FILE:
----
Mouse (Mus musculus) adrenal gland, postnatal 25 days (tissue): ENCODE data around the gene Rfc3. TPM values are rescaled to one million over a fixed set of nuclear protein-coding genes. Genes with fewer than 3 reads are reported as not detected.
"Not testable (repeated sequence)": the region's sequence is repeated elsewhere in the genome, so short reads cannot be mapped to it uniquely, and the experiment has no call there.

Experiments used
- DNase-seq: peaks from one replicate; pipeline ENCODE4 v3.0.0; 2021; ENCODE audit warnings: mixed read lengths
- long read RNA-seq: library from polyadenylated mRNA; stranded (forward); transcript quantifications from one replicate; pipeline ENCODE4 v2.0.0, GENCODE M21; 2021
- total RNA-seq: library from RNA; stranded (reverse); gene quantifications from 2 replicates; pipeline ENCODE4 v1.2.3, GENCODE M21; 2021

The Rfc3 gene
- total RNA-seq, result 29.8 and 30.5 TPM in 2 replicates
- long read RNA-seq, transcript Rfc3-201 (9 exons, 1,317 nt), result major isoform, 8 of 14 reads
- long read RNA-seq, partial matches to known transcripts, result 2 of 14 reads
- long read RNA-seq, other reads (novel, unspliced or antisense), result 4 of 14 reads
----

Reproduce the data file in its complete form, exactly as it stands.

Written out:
Mouse (Mus musculus) adrenal gland, postnatal 25 days (tissue): ENCODE data around the gene Rfc3. TPM values are rescaled to one million over a fixed set of nuclear protein-coding genes. Genes with fewer than 3 reads are reported as not detected.
"Not testable (repeated sequence)": the region's sequence is repeated elsewhere in the genome, so short reads cannot be mapped to it uniquely, and the experiment has no call there.

Experiments used
- DNase-seq: peaks from one replicate; pipeline ENCODE4 v3.0.0; 2021; ENCODE audit warnings: mixed read lengths
- long read RNA-seq: library from polyadenylated mRNA; stranded (forward); transcript quantifications from one replicate; pipeline ENCODE4 v2.0.0, GENCODE M21; 2021
- total RNA-seq: library from RNA; stranded (reverse); gene quantifications from 2 replicates; pipeline ENCODE4 v1.2.3, GENCODE M21; 2021

The Rfc3 gene
- total RNA-seq, result 29.8 and 30.5 TPM in 2 replicates
- long read RNA-seq, transcript Rfc3-201 (9 exons, 1,317 nt), result major isoform, 8 of 14 reads
- long read RNA-seq, partial matches to known transcripts, result 2 of 14 reads
- long read RNA-seq, other reads (novel, unspliced or antisense), result 4 of 14 reads